In order to rise from the ashes, the phoenix must first burn.
I feel as though I am being reborn.
I walk outside (away from the concrete) and every smell and sight grounds me more and more within my life.
The earth, with the people around me, the sun, the grass, my children, my husband… all part of a circle- a small circle where what you give is what you get when the circle spins again. If we all just give love and kindness, we will share joy.
I can smell the grass. I can smell flowers and tree and air. I can feel the pleasure.
My therapist said that she’s noticed a certain calmness in me lately. I can feel it. I feel like I have a wonderful mellow high. I hope that doesn’t mean that my pills are doping me up. Maybe this is just how lovely life can be when you are open to seeing how lovely it can be.
I know that it has been a long and cold winter but I feel as though I haven’t smelled the grass or breathed fresh air in five years. Like I’m coming out of a long hibernation- escaping the shackles of constant anxiety and fear.
I am learning so much about people, about community, about normalcy, about living lightly. I am learning to be patient and forgiving with myself… and with others.
I have listened to the depths of darkness within my soul and my mind- I feel ready to see how much love and pleasure my heart can hold.
For mother’s day, PostpartumProgress.org posted a letter to new moms each hour. I love this idea and these letters. I’m posting my letter to new moms here. Of course, I’m late because …what is time anyway…“It’s always tea-time.”
Dear new mom,
Hi sweetheart. I know that we haven’t met or haven’t spoken much but I love you. Your struggle, whatever shape that takes, is valid and all too real. Becoming a mother doesn’t come easily to anyone (no matter what they say).
Two years ago I sat down in a postpartum depression support group and as we went around the circle introducing ourselves, one beautiful mom recited her typical script and said “Hi! I’m A and this is my baby E. She’s six months old and everything is going really well!” Then she looked around the room at the two psychiatrists and the rest of us with our tired eyes and added, “Well, I guess things could be better…”
The mask that we often wear when we talk to other mothers is a huge barrier to getting support. If we had met in the park, we never would have known how much we really had in common, and how much we could help one another.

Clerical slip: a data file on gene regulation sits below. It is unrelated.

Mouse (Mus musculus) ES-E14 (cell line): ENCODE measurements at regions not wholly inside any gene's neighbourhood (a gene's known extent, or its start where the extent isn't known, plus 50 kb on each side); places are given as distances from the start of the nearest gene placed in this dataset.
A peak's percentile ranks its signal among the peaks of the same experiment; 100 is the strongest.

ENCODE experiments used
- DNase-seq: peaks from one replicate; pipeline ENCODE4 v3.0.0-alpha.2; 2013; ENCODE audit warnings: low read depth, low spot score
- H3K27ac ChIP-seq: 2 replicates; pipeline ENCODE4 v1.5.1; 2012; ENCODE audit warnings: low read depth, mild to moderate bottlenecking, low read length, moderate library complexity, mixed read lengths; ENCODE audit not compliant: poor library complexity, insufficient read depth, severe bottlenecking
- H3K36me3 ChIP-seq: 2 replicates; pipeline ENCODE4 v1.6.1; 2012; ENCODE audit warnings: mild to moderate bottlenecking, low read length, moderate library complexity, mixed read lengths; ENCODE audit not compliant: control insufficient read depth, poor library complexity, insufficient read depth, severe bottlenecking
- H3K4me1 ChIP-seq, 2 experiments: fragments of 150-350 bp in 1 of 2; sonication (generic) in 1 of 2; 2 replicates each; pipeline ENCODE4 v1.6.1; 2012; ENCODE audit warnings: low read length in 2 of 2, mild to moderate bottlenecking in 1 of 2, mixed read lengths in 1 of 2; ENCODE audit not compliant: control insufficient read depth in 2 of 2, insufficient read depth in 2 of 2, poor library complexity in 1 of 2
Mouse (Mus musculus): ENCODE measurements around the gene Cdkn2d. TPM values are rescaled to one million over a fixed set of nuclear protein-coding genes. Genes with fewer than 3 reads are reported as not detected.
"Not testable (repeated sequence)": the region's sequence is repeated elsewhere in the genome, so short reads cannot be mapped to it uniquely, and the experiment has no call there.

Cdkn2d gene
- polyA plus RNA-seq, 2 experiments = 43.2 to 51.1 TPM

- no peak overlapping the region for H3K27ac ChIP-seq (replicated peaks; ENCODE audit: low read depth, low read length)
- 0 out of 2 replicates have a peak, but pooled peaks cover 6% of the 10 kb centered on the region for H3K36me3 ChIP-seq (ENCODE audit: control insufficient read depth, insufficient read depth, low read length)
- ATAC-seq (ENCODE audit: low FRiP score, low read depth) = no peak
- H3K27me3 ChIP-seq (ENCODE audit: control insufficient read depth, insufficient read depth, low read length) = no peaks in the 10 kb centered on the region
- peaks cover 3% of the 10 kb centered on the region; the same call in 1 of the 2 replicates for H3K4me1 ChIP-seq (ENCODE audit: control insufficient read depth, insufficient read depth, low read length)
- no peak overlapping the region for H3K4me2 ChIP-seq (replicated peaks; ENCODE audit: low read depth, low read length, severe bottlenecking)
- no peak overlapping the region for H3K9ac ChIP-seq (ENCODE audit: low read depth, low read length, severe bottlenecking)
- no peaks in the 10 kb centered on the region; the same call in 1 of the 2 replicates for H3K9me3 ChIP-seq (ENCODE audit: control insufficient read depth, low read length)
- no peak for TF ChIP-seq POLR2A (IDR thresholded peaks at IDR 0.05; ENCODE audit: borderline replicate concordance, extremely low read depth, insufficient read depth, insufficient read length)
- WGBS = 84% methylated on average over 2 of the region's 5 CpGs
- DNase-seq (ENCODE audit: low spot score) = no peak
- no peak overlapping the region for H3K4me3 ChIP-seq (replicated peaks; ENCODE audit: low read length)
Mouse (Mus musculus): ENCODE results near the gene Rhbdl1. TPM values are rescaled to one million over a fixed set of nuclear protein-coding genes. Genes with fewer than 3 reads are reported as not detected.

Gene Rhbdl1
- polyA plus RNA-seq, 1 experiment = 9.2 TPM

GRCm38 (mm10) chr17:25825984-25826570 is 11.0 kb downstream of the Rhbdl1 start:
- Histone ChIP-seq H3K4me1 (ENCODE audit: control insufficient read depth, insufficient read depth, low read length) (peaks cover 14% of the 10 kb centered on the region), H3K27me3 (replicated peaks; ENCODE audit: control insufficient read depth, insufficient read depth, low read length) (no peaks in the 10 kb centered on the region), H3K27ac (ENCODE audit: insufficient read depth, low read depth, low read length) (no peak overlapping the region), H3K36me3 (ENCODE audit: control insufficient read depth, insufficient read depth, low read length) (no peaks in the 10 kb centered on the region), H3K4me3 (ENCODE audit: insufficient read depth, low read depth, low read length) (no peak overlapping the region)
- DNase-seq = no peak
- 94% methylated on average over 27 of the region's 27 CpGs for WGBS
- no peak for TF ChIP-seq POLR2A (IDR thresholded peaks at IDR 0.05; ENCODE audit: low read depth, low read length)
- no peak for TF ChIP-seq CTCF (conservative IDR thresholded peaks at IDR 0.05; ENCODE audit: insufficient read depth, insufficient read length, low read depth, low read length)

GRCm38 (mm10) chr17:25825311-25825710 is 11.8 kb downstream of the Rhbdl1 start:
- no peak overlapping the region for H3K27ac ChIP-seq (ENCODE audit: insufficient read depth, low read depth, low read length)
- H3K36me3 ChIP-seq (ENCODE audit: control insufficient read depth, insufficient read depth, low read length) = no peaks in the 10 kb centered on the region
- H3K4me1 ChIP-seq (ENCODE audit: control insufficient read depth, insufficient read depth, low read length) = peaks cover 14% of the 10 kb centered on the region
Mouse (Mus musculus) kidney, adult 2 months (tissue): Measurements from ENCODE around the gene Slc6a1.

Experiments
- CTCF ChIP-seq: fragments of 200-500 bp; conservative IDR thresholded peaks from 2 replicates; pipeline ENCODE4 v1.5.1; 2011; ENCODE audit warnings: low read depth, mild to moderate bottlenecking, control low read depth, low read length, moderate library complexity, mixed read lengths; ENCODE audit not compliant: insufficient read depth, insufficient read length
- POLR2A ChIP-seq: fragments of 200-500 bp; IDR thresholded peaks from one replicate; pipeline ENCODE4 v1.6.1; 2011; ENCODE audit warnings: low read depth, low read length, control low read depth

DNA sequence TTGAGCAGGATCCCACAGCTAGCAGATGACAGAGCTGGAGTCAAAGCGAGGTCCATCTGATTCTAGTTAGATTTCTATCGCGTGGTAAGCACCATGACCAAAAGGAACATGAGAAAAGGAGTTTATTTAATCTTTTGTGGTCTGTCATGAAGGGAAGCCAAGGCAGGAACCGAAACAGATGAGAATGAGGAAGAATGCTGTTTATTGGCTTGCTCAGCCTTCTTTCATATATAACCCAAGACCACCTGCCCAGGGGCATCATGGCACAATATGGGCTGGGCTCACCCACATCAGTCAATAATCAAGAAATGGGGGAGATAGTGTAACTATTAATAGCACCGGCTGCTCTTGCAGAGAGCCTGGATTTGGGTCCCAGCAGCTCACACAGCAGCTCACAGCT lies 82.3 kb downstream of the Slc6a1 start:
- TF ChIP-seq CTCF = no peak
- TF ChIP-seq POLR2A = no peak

So on this mother’s day, my advice to you is this: be open.
Be open with other moms that you meet about how hard it is to become a mom. They will empathize.
Be open with your loved ones. They will help you.
Be open with your bathroom door (not like you’ll have a choice).
And most importantly, be open with yourself.
Becoming a mother was the most transformative experience I have ever had. I will carry the scars forever (both physical scars and my new diagnosis of bipolar II). But I will also carry the pride that I faced the biggest challenges that my life could throw at me and am coming out the other side. And every time that I dance with my beautiful 4 year old and 2.5 year old, I feel thankful that I took every resource that I could find (including postpartumprogress.org and ppdtojoy.com) and fought against the demons.
Just like the pain of weight lifting (kegels) gives you the reward of stronger (bladder control) muscles, the pain of my postpartum and antenatal depression and anxiety is making me a stronger person and a much better mother than I ever would have been.
It took me over a year to realize that there was anything wrong with how anxious I was feeling after my oldest daughter was born. I was not listening to myself. I was not open with myself. And I was not open to others telling me that something seemed off… until I had no choice but to face it.
When you become a mother, some people will say that your heart opens up and flows out of your pores. I think that for me, it felt more like my heart opened up and exploded all over my face.
Please try to be kind to yourself. I know that it seems impossible. Just try to try.
In my recent obsessive googling session on bipolar, I came across this really powerful clip of a woman named Sascha describing what it feels like to have bipolar.
(If the pretentious hat irritates you, feel free to fast forward the introduction by the guy in the hat.)
I transcribed her explanation in case you can’t be assed to watch the video. (I’m nice like that). Here is what she says:
I think bipolar is like being in a boat. On an ocean. By yourself.
There’s other people but they’re all on their own boats doing their own things.
But you’re in this boat on this ocean
And in one hand, you hold the chain to an anchor
And in the other hand, you hold the strings to a kite.
The kite is the mania
And the anchor is the depression.
And your job is to keep the kite from flying you away and
Keep the anchor from bringing you all the way down to the bottom of the ocean.
So, being bipolar is this fine balancing act of keeping yourself afloat in a boat.
With the kite string here…and the anchor here
And you’ve got to hold them really strong and really tight.
This clip is from a documentary called up/down. I watched the full documentary for free here. It’s a bit slow but I think it is worth watching the whole way through.
I found this because I was looking for a way to help my family (and me) understand what this diagnosis means. If you have any more helpful videos or articles, please let me know.